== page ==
Virtual machine

A virtual machine is a cloud-based or on-premises based virtual computer which runs under the control of a hypervisor host or hypervisor cluster. There are two basic types of server virtualization, i.e. type 1 and type 2. Type 1 hypervisors provide install their own operating system (e.g. VMWare ESXi) and boot directly to that operating system. Type 2 hypervisors install themselves as server role on top of another operating system (e.g. HyperV server role). Virtual machines are based on computer architectures and provide functionality of a physical computer. Their implementations may involve specialized hardware, software, or a combination.

A hypervisor (also known as a virtual machine monitor, VMM, or virtualizer) is a type of computer software, firmware or hardware that creates and runs virtual machines. A computer on which a hypervisor runs one or more virtual machines is called a host machine, and each virtual machine is called a guest machine. The hypervisor presents the guest operating systems with a virtual operating platform and manages the execution of the guest operating systems. Unlike an emulator, the guest executes most instructions on the native hardware. Multiple instances of a variety of operating systems may share the virtualized hardware resources: for example, Linux, Windows, and macOS instances can all run on a single physical x86 machine. This contrasts with operating-system–level virtualization, where all instances (usually called containers) must share a single kernel, though the guest operating systems can differ in user space, such as different Linux distributions with the same kernel.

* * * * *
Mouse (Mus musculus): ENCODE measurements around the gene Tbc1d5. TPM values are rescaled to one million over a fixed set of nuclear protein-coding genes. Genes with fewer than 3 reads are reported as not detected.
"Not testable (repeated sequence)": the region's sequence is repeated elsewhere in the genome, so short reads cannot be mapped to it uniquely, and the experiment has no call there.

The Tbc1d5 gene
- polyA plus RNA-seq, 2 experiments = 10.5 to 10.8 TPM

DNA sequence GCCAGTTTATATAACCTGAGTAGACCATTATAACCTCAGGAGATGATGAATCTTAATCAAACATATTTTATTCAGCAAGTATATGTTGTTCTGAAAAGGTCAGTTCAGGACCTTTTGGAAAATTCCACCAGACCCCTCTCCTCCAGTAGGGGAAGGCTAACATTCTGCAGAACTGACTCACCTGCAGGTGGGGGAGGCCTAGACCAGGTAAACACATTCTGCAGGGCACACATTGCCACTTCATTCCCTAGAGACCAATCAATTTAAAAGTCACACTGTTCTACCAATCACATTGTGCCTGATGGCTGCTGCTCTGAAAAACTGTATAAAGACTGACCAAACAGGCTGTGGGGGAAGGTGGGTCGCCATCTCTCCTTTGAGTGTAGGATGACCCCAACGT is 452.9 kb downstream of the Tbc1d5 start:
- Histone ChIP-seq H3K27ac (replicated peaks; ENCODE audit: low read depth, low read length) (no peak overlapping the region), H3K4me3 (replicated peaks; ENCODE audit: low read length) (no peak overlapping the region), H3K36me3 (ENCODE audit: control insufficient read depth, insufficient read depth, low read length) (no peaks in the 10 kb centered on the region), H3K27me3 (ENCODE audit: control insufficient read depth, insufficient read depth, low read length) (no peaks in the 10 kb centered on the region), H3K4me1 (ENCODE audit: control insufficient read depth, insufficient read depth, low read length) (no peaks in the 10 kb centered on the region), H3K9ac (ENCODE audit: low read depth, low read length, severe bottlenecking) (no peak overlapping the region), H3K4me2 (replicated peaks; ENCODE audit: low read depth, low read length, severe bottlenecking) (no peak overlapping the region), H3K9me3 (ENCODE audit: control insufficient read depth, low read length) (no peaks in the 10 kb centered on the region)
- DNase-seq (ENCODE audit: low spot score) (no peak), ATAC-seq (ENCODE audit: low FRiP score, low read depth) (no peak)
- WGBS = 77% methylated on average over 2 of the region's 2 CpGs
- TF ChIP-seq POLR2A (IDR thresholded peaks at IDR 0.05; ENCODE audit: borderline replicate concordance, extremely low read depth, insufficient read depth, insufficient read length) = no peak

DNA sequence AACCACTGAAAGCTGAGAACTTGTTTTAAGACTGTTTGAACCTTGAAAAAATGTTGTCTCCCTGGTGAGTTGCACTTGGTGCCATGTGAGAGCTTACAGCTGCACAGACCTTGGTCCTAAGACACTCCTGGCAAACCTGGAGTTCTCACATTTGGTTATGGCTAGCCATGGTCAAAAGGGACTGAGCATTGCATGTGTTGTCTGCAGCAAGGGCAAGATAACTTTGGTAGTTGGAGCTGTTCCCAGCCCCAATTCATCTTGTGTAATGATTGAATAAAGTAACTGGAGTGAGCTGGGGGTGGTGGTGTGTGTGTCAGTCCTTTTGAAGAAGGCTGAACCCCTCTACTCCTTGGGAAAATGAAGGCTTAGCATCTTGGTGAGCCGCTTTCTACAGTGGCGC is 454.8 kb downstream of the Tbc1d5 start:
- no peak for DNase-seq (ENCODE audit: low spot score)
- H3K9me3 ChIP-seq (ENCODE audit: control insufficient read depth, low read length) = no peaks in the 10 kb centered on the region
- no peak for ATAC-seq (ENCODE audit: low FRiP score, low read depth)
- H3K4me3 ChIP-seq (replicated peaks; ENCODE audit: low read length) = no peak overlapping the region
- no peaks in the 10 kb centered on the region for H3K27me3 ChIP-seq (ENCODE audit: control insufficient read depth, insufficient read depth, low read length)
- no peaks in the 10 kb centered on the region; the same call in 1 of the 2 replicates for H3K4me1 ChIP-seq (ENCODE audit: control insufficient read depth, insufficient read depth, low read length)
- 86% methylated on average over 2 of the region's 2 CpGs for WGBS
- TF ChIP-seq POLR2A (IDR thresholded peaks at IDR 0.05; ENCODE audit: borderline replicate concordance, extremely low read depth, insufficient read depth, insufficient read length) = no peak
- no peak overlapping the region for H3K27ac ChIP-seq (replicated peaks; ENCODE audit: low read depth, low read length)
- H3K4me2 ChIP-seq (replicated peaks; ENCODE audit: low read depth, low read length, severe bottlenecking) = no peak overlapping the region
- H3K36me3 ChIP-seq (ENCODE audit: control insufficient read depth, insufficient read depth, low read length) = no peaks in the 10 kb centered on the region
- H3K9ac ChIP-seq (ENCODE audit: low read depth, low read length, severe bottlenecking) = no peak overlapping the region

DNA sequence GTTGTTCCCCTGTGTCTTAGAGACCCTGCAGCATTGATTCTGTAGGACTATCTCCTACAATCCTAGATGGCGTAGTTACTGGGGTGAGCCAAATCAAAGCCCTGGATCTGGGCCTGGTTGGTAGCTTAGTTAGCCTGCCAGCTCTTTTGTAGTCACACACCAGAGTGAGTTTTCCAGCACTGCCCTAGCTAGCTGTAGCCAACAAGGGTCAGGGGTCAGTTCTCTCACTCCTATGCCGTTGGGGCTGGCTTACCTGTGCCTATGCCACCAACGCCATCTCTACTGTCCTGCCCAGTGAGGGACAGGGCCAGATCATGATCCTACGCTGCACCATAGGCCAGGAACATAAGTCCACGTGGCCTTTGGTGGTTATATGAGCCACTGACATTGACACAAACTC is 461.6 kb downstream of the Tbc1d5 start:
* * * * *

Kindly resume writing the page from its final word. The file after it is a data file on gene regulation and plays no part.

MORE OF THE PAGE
Different types of hardware virtualization include:

  • Full virtualization – almost complete simulation of the actual hardware to allow software environments, including a guest operating system and its apps, to run unmodified.
  • Paravirtualization – the guest apps are executed in their own isolated domains, as if they are running on a separate system, but a hardware environment is not simulated. Guest programs need to be specifically modified to run in this environment.